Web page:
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  1. #61
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    Quote Originally Posted by TRUCK3R M1KE View Post
    Question 7's answer completely supports what i'm telling you.

    If you go back and forth between lines 1 and 2 for 5 hours, you'll need to still take an additional 8 hours in the sleep without interruption before driving, which means you just took a 13 hour break to be legal.

    I know 2 people with 2 different companies whose sole position is Logs. They are so well-educated on the FMCSA and logs, that they will correct DOT offices/officers when a driver is unjustly found to be in violation.

    You may be getting away with it, but that doesn't mean it's correct.

    But whatever. I'll keep doing it my way, knowing that no matter what, the validity of my rest period cannot be questioned unless someone has video proof that I interupted my sleeper by going off duty.
    No. If you are taking a 10 hour break, you can take those 10 hours in any combination of off-duty or sleeper berth time, going back and forth between lines 1 & 2 as often as you like for the duration of those 10 hours so long as you NEVER drop down onto lines 3 or 4. The "8 consecutive sleeper berth hours" ONLY comes into play when attempting to split your break into 2 segments...such as stop for dinner with some old friends for 2 hours off duty, then drive the last 3 hours to where you had planned to go for the night (as long as you have time to do so under the 14 hour rule). At this point, you can take 8 consecutive hours in the sleeper berth to complete your 10 hour split break. Keep in mind that at this point, you already have 3 driving hours counting against your 11 until you take another 2 hour break...at which point only the time from the end of your last 8 hour sleeper berth break counts against you.

    Quote Originally Posted by dude6710 View Post
    Well the company im leased to is dumb, technically we dont even need to log. I guess its so if they get an audit it looks pretty?
    They need to maintain a record of your hours worked, and those records must include the time you started, the time you stopped, the total number of hours worked for the day, your name, and the date.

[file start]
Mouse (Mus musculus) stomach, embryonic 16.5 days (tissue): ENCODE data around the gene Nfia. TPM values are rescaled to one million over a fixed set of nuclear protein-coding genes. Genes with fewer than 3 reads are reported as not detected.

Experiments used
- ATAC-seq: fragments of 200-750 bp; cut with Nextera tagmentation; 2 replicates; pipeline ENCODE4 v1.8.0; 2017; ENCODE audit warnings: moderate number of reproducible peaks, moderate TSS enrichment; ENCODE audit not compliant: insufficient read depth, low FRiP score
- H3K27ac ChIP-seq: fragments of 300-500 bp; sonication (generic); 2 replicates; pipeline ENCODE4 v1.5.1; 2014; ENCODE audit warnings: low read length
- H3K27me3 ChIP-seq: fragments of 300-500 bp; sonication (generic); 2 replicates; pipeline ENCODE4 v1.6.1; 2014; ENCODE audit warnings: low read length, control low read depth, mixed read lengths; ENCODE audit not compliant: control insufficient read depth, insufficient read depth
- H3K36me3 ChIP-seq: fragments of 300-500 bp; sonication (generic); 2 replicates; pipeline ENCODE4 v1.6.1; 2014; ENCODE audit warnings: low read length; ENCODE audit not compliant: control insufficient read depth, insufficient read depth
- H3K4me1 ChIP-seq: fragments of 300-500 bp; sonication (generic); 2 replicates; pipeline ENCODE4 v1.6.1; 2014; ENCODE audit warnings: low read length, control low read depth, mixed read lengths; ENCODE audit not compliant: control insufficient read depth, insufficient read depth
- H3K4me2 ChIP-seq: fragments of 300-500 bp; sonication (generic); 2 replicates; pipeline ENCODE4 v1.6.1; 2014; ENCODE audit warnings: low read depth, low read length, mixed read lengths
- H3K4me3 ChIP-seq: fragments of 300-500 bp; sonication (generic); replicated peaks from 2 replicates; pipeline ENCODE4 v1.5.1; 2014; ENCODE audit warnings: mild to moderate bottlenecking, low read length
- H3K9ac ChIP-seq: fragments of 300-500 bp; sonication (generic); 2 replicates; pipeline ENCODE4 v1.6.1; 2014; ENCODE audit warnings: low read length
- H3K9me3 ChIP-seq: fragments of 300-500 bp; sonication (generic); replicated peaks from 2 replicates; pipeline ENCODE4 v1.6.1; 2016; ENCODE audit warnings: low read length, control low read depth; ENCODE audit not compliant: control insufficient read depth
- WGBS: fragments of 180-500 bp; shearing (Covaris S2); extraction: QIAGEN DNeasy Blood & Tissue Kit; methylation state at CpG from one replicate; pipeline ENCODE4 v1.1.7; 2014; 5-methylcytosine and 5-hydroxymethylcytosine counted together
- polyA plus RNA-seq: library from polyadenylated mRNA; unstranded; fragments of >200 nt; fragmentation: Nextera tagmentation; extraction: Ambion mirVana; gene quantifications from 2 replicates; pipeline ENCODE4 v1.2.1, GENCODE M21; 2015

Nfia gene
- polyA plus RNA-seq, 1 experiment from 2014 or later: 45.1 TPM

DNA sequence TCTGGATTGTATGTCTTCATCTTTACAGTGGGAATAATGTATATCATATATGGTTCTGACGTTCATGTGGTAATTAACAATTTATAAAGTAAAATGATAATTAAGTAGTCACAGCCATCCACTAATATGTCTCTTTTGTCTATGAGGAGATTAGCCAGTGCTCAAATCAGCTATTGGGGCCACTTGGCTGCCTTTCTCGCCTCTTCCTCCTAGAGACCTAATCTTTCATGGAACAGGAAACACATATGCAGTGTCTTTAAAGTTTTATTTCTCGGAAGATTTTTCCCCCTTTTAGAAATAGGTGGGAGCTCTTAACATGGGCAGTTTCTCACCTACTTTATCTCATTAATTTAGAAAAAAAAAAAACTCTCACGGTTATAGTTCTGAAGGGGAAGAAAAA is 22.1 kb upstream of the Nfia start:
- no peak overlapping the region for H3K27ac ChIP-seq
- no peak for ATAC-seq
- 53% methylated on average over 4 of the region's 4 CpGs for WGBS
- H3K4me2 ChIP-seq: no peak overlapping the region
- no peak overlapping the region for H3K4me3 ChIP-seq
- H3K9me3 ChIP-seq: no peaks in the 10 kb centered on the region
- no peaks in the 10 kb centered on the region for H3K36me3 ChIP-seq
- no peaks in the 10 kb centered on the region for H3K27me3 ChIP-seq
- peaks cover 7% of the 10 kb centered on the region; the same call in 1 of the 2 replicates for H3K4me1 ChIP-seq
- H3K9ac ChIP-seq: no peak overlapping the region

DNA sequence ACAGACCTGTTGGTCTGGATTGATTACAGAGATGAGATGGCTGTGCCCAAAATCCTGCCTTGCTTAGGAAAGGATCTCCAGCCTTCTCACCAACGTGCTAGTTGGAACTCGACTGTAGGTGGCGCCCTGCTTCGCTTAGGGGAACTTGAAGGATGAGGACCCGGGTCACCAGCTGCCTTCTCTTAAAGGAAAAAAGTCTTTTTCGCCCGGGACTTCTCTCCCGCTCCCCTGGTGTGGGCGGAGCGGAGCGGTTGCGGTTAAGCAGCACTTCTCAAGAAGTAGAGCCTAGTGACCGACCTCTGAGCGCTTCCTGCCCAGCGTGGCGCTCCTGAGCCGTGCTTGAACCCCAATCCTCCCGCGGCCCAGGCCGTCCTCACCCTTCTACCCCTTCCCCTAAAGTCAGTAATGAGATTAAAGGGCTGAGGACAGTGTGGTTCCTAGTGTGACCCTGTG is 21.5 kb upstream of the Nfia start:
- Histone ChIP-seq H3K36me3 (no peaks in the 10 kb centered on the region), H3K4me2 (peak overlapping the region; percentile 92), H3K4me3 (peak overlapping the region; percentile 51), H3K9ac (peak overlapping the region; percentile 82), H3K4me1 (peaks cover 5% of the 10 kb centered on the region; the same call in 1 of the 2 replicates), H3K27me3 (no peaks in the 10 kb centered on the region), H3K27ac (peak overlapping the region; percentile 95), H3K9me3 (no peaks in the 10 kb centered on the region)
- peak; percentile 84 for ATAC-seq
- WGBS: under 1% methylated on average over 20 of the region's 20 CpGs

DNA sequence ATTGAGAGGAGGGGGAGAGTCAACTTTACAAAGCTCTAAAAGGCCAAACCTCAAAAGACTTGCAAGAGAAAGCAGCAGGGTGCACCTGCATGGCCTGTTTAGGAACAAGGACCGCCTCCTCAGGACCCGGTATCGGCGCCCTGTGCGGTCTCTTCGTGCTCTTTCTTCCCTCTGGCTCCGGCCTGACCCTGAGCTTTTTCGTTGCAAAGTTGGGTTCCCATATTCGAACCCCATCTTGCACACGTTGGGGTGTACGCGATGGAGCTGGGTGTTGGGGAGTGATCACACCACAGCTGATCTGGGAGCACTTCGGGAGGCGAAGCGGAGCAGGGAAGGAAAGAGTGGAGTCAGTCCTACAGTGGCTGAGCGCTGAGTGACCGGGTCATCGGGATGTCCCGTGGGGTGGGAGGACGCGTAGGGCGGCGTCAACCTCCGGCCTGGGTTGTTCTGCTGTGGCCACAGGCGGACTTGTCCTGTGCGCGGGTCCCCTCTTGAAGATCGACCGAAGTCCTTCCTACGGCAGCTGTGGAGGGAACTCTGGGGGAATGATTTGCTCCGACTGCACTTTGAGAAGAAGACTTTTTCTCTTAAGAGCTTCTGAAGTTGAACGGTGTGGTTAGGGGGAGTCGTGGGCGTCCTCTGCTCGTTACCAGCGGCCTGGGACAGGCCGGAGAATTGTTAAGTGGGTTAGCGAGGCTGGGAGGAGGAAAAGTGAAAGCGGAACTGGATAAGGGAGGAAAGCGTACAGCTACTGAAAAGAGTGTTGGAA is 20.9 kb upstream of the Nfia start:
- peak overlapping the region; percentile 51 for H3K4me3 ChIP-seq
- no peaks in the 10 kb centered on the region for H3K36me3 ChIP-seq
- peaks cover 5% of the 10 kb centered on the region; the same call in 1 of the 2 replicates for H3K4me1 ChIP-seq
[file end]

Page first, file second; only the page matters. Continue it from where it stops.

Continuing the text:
Quote Originally Posted by snowwy View Post
    show me where in the regs that it says you MUST BE IN THE SLEEPER FOR 10 HOURS DOING ABSOUTELY NOTHING BUT SLEEPING.



    that isn't going to happen to ANYBODY. sleeper birth is time off just like off duty. what i do with my time is MY TIME. if i want to fuel. eat. shower or buy something with my credit card. there ain't a darn anything any lawyer can do. the rules state a 10 hour break. and that's all your obliged to do. if you sit in the sleeper and can't sleep. really nothing anyone can do. cuz you did what the regs state.

    course. i'd hope one would be smart enough as to figure out a back up plan and not force themselve to drive a whole shift when they couldn't sleep during there break.


    but nowhere is it against the law that i can't buy something during my sleeper break. and as long as that time stamp is within the timefram of my sleeper birth. ain't a darn thing ANY lawyer can do. cuz i'm right where i'm supposed to be.

    SO CRASH AWAY. i did nothing wrong.

    and for the record. i usually DO buy something after i've parked. not all the time do i IMMEDIATELY crawl back to bed.
    On-duty time means all time from the time a driver begins to work or is required to be in readiness to work until the time the driver is relieved from work and all responsibility for performing work. On-duty time shall include:
    (1) All time at a plant, terminal, facility, or other property of a motor carrier or shipper, or on any public property, waiting to be dispatched, unless the driver has been relieved from duty by the motor carrier;